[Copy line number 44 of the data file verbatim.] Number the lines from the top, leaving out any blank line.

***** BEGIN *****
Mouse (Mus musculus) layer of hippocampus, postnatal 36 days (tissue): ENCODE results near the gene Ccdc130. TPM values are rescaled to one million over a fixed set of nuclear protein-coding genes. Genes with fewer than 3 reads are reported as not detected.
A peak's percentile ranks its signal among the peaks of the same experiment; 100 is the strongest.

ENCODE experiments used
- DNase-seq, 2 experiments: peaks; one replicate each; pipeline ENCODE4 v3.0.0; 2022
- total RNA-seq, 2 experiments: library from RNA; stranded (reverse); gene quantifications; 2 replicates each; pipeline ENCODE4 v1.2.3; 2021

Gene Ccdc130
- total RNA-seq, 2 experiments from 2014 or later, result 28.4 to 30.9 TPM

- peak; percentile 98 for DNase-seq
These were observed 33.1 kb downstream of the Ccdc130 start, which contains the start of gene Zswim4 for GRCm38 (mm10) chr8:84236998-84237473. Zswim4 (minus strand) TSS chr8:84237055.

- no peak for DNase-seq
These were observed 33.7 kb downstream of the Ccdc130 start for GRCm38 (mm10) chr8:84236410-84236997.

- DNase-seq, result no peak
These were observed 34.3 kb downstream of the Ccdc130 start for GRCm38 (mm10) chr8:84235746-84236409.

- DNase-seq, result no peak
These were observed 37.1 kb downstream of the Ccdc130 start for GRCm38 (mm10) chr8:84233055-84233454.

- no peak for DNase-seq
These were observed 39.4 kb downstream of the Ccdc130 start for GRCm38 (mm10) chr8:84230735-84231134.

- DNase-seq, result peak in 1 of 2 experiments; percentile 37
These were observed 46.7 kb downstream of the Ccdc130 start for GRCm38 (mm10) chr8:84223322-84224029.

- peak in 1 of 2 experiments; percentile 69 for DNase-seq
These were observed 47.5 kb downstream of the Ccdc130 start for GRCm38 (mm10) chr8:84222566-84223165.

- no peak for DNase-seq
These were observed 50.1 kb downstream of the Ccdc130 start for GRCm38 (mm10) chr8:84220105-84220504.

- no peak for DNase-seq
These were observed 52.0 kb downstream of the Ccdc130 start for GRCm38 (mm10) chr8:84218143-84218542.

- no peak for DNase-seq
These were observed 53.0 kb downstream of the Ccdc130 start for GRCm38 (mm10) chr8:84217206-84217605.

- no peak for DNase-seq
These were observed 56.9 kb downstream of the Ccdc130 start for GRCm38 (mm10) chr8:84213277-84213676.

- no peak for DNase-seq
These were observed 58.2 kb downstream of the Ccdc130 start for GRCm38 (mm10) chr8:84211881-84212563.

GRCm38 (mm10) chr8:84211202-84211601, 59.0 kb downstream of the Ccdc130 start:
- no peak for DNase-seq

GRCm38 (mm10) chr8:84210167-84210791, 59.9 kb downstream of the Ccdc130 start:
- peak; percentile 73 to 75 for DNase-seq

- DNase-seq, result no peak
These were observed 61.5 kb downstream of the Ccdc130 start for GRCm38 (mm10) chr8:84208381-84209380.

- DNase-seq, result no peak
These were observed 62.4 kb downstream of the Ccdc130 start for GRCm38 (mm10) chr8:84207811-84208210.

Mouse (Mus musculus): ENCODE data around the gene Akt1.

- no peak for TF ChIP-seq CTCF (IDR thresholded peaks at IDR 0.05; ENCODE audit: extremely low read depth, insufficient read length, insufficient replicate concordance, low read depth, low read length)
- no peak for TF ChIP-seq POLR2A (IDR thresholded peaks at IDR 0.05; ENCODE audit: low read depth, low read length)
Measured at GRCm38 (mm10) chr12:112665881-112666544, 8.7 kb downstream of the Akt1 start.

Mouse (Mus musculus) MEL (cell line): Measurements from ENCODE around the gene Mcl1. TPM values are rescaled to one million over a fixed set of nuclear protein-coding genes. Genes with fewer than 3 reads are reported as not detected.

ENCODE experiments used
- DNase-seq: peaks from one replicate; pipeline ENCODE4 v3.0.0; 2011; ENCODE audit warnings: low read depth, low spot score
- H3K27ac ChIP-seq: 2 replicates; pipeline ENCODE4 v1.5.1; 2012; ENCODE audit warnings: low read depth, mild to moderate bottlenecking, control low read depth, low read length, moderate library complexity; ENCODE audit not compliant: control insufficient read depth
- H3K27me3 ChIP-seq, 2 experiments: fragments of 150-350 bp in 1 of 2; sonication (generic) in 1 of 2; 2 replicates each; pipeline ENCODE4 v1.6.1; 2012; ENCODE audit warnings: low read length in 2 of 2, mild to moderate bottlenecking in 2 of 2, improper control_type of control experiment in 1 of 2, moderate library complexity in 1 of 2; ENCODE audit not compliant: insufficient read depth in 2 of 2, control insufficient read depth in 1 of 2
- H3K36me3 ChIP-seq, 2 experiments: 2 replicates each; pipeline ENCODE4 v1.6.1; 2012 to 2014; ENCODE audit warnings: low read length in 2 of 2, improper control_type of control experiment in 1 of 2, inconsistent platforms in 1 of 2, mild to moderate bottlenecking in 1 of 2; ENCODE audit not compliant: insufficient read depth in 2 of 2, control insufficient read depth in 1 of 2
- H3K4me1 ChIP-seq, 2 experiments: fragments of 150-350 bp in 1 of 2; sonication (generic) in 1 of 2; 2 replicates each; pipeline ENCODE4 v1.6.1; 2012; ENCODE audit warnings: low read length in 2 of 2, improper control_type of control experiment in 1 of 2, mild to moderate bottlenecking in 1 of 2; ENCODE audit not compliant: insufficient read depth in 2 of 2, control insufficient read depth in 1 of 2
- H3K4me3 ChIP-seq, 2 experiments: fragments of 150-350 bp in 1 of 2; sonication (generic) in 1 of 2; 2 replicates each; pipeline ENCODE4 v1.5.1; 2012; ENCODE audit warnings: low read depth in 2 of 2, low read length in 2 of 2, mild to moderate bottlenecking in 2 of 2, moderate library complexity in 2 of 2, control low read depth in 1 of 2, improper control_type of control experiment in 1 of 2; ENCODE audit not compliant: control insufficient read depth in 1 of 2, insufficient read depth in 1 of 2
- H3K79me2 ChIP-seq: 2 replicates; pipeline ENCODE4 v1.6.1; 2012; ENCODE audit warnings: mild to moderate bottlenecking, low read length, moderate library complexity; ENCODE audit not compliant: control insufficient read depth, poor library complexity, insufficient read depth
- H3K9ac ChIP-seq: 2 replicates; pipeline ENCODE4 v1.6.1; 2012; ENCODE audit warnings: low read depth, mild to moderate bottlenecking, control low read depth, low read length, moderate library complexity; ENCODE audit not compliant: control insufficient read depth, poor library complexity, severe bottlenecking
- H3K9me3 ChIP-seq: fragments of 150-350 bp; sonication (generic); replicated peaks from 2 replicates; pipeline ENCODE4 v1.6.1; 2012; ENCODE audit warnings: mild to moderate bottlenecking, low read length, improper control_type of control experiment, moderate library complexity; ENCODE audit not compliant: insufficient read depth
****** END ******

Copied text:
Mouse (Mus musculus) MEL (cell line): Measurements from ENCODE around the gene Mcl1. TPM values are rescaled to one million over a fixed set of nuclear protein-coding genes. Genes with fewer than 3 reads are reported as not detected.